CIBC Run for the Cure surpasses last year’s total

Community

TRENTON – A sea of pink flooded Trenton Park on Sunday for the fourth annual Canadian Breast Cancer Foundation CIBC Run for the Cure in Pictou County.

The event surpassed last year’s total of funds raised by more than $2,000 with a total of $37,029.91 raised by the 285 participants, which were also up from last year’s event.

Caroline Linehan, communications and promotions co-ordinator,  was very pleased given a week prior to the event they were up 55 per cent in terms of money collected prior to the walk compared to the previous year.
Throughout Canada, the run raised $21.5 million last year alone in more than 60 cities.

Tara Proudfoot, branch manager of CIBC New Glasgow, noted that one in nine women will be diagnosed with breast cancer in their lifetime.
“We’ve accomplished so much, but it’s clear we are not done yet,” she said.

Jim Stewart lost his wife Emma Lee Stewart to metastatic breast cancer.
“In all honesty,” he said, “I wish I didn’t have to be here and that none of you have to be here and that this horrible disease didn’t exist.”
He reminded people that everything you do, no matter how big or small it may seem, does make a difference.

Perhaps the most striking thing about the day was the realization that cancer affects everyone.

Jessica Dunphy seemed out of place as she walked with the survivors down the pink carpet to the stage.

Although nervous of speaking in front of people, she strode to the microphone.

“Lately I’ve been facing a lot of my fears,” she started. “As terrifying as it is standing here today, it’s for a reason. We all have a reason … we have all been touched in one way by cancer.”

Dunphy went on to explain her grandmother passed away from cancer before she was born. Through the years she has taken part in the Relay for Life in memory of her grandmother and was planning to take part in the CIBC Run for the Cure for the first time in her memory.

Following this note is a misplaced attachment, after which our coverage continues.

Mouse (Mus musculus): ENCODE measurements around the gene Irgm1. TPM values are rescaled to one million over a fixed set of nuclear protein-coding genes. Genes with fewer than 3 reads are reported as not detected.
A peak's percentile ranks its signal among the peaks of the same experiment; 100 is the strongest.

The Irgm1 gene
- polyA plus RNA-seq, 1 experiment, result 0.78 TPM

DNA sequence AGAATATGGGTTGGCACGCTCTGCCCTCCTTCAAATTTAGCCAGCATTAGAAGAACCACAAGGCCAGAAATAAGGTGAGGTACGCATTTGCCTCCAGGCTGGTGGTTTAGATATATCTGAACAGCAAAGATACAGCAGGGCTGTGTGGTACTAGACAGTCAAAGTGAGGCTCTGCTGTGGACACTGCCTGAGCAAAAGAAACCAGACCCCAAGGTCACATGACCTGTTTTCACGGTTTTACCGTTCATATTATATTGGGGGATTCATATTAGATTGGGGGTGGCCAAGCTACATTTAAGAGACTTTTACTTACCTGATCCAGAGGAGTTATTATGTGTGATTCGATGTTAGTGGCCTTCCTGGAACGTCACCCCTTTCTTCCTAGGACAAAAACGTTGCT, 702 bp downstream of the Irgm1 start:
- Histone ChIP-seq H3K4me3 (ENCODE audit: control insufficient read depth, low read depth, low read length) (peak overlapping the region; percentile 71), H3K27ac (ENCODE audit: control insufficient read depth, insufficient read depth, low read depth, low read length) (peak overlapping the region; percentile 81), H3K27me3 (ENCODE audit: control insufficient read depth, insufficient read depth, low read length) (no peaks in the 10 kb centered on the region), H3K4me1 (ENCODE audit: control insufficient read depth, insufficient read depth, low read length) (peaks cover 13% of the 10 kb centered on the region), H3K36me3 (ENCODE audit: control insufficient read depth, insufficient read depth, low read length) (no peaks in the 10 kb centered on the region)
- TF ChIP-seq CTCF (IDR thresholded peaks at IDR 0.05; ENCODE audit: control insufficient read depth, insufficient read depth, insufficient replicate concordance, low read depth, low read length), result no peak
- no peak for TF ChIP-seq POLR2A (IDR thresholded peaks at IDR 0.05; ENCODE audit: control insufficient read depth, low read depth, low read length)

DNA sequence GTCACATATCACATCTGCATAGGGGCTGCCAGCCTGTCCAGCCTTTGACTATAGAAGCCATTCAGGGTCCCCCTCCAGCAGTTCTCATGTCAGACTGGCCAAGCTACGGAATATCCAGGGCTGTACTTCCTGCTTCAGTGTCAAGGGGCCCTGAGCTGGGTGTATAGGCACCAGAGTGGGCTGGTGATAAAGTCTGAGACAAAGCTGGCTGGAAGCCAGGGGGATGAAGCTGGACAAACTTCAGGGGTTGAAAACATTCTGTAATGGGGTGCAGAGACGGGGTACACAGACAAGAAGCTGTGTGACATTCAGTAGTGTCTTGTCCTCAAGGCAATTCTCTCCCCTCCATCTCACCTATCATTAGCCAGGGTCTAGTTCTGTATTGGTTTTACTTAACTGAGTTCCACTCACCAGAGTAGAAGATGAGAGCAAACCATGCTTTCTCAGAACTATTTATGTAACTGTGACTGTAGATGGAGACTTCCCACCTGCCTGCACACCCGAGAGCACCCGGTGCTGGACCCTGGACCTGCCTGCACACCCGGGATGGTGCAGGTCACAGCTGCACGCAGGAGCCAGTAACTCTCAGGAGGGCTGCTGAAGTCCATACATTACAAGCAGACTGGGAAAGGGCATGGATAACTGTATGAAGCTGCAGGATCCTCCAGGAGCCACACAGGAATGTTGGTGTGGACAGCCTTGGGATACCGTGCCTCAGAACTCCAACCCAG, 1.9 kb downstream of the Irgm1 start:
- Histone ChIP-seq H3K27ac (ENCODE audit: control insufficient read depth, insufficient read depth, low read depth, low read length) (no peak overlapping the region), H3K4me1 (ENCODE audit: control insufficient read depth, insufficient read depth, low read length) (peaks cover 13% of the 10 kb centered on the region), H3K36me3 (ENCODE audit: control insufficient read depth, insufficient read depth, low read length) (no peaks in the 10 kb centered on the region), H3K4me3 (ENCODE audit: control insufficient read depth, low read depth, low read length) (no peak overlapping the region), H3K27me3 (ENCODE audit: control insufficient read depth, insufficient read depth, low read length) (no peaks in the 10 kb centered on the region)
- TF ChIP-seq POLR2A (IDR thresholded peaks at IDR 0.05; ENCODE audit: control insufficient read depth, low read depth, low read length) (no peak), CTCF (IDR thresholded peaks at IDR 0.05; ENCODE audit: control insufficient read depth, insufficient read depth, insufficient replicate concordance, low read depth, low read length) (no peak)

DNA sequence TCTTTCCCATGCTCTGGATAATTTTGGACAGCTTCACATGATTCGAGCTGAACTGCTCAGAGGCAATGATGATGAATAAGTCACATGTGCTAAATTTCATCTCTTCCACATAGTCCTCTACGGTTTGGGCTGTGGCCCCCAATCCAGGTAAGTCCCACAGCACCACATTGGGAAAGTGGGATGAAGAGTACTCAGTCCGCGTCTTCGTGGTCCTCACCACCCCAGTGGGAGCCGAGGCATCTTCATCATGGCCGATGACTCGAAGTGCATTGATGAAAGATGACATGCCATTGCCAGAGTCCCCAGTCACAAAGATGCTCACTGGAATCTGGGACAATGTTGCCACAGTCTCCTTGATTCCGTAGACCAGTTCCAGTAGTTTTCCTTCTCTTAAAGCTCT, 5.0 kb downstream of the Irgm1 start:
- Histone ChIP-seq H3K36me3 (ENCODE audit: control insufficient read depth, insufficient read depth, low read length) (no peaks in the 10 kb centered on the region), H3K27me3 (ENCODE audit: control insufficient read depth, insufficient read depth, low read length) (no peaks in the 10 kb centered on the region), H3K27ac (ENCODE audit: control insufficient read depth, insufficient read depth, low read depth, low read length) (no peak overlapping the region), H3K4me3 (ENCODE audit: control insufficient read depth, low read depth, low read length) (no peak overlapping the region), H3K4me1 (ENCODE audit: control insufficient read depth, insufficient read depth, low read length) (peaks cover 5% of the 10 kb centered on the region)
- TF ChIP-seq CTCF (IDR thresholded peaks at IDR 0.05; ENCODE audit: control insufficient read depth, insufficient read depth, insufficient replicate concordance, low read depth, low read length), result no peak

“I joined the team with the intention of running in the name of my grandmother,” she said. “In August, at the tender age of 27, I was diagnosed with breast cancer.”

She spoke of the importance of self advocacy.
“In May, I came home from a day of teaching my munchkins and I was very tired, more so than usual and very sore. I began massaging my shoulders and felt a lump in my breast.”

Like many women, she was concerned but let it go for a few weeks.
“I eventually went to my family doctor and he sent me home, saying it was most likely a cyst and would take care of itself. At the end of the school year it was not going away and I was very sore so I went to my doctor again and asked that it be removed.”

She was told that the lump felt less than two centimetres in length, which is the operating criteria, and that it was likely a fibroadenomas, a tumor formed of mixed fibrous and glandular tissue, typically occurring as a benign growth in the breast, and that it would not be removed.
Dunphy continued to push for its removal and eventually got a referral to a surgeon.

“A few weeks later I had the surgery to remove it and I was so happy, I thought I was in the clear. But one week later my doctor contacted me about something that was concerning him. They had sent a biopsy away to be test and it was in fact an invasive cancer tumor. I remained calm, it was almost surreal. I had always been healthy, made healthy choices but it didn’t matter. From then on cancer was a part of my life.”
Dunphy recalled her surgeon and doctor suggesting she have both breasts removed.

“I began bargaining, I was 27, please don’t take both of my breasts. This was not part of the plan. Why? What did I do to cause this? And I realized nothing at all. Cancer does not discriminate. Cancer took my opportunity (to meet my grandmother) away from me and now my breast.”

Because of her grandmother and the strength, compassion and courage she knew she had, Dunphy decided to have her breasts removed.
“I decided never to give cancer the opportunity to define me. I am two and a half weeks post-op and I know who I am today more than ever before. Today I stand here as a cancer survivor.”

 

From the left: Liam Russell, Maria Driscoll, Morgan Hynes, Avery Gill and Rylea Whelan get ready for the run.  (Harvie photos)

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